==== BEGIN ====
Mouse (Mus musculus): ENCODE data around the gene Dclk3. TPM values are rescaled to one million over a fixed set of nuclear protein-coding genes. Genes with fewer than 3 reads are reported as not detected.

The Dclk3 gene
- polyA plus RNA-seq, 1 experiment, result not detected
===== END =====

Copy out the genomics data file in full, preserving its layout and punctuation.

Mouse (Mus musculus): ENCODE data around the gene Dclk3. TPM values are rescaled to one million over a fixed set of nuclear protein-coding genes. Genes with fewer than 3 reads are reported as not detected.

The Dclk3 gene
- polyA plus RNA-seq, 1 experiment, result not detected